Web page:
Charles Darwin pointed out many vestigial parts of the human body in The Descent of Man. Vestigial does not mean that the parts have no conceivable use, but rather that they are vestiges or remnants of a more functional past organ.
The coccyx was one of Darwin’s original examples. The coccyx is the “tailbone,” an extension of the spine beyond the pelvis. In fetal development, the coccyx starts out as separate bones, but as we age it fuses into a single inflexible unit, sometimes fused to the sacrum above.
The coccyx is a vestigial tail. Its development is regulated by the same genes which regulate the development of tails in primates with tails. Its development and shape is similar to that of animals with small tails such as hamsters. There is a muscle, the extensor coccygis (see the classic anatomy reference, Gray’s Anatomy), which connects the top of the coccyx to the bottom, which would flex the tail if it were not fused.
It does not make sense to view the coccyx as an intelligent design. While the coccyx has some uses, such as the attachment point for some muscles and a weight-bearing structure when we sit, it could serve without closely resembling a tail, or starting as separate bones and then fusing. Having a muscle “designed” to flex a fused, immobile bone makes no sense.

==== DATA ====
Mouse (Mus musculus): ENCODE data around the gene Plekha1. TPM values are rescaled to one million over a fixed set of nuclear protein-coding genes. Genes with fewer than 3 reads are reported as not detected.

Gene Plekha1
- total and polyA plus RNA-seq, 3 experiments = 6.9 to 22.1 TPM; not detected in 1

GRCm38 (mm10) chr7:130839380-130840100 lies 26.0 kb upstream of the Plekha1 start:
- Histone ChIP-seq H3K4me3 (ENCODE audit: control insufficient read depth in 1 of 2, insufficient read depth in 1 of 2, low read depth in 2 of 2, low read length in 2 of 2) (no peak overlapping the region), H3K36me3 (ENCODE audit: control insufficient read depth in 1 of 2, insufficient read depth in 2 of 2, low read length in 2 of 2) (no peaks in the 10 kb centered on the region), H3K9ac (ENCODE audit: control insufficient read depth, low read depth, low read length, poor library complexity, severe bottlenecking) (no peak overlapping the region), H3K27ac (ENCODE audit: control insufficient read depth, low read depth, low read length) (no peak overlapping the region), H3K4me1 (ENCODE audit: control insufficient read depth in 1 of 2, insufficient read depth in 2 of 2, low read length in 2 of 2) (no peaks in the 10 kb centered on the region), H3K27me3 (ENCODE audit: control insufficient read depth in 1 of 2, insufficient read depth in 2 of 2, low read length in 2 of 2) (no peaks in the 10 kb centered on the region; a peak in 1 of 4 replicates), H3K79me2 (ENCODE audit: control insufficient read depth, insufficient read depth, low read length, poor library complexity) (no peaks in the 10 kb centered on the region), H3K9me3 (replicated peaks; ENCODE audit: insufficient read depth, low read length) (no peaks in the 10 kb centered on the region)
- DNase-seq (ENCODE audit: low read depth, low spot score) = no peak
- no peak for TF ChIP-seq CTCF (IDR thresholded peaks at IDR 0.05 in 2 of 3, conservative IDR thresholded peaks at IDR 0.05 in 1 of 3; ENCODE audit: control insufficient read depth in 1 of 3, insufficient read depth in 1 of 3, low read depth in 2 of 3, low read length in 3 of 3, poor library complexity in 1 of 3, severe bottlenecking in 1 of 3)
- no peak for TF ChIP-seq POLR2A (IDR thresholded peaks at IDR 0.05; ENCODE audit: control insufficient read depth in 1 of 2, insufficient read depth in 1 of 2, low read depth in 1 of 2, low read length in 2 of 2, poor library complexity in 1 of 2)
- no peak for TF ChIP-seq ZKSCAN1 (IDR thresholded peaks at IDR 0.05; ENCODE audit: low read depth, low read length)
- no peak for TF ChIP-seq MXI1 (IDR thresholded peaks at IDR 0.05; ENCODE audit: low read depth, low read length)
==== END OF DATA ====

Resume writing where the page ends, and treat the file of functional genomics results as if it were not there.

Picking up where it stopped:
By itself, the coccyx is not a logical proof that evolution occured. It is merely evidence which makes sense within the theory of evolution, and which makes no sense in an intelligent design. Human anatomy as well as the natural world is filled with such evidence. The only way to end up with a theory of intelligent design is to start with it, and then blind yourself to the contrary evidence. That’s not science.
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